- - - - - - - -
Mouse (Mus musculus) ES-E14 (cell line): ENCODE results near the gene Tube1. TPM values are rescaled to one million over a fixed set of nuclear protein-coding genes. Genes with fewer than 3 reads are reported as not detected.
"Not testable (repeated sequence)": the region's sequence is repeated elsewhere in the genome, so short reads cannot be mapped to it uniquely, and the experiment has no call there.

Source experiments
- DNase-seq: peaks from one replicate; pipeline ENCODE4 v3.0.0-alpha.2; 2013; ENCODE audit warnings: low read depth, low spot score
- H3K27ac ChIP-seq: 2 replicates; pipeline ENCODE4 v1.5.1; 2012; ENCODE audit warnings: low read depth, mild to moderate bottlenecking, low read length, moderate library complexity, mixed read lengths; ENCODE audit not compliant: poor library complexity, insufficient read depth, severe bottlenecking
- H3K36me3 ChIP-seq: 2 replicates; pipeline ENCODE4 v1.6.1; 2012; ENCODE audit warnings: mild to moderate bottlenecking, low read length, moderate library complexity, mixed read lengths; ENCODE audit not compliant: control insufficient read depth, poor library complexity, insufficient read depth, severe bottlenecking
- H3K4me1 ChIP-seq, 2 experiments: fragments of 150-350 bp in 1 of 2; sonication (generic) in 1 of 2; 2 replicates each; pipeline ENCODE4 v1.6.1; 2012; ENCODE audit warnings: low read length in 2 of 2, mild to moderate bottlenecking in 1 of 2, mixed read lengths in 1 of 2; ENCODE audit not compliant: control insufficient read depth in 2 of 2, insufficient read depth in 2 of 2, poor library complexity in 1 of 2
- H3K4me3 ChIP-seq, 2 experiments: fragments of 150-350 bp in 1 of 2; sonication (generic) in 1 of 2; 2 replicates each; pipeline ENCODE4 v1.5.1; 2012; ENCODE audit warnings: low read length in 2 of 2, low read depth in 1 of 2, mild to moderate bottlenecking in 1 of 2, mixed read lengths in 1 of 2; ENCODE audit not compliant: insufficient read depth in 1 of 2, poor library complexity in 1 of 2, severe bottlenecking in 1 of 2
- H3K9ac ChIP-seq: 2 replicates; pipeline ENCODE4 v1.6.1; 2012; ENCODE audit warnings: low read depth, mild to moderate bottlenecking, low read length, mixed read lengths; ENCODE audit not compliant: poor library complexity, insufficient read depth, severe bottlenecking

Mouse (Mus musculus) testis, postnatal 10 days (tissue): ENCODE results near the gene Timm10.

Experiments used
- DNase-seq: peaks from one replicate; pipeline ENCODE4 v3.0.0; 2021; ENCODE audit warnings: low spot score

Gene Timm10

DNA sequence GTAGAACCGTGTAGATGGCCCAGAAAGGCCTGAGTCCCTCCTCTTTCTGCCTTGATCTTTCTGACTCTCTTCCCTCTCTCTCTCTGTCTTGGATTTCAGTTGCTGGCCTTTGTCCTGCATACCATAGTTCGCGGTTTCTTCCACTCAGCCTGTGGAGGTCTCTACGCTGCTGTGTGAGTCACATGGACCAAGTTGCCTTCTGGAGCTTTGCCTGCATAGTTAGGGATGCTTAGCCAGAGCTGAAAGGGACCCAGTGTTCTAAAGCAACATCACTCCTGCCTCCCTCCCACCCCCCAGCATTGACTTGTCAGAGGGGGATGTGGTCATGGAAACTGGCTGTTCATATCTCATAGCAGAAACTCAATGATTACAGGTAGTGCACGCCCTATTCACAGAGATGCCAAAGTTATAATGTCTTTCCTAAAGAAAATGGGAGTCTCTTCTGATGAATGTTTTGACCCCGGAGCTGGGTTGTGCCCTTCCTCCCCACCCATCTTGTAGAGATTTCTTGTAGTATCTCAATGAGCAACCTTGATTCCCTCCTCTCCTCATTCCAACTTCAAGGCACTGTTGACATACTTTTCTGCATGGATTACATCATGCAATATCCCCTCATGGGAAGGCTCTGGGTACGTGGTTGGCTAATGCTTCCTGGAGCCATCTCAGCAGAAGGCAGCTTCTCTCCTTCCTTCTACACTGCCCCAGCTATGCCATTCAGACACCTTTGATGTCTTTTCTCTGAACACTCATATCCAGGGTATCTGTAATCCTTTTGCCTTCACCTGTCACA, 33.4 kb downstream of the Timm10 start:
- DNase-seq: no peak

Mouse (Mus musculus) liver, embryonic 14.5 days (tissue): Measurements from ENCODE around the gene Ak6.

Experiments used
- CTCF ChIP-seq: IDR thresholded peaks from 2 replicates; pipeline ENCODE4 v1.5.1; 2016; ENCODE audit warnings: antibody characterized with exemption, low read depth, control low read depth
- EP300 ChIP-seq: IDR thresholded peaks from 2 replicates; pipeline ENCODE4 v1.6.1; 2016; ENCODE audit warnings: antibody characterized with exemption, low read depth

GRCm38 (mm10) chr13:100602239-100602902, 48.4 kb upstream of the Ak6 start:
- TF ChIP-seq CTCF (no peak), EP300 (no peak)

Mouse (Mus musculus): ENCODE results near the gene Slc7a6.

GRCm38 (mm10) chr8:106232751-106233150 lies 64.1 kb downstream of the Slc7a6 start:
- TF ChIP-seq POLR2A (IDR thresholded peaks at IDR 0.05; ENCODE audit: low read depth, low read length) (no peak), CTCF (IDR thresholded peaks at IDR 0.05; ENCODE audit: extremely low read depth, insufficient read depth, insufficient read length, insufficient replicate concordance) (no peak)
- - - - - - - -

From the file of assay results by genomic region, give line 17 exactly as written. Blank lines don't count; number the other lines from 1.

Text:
Experiments used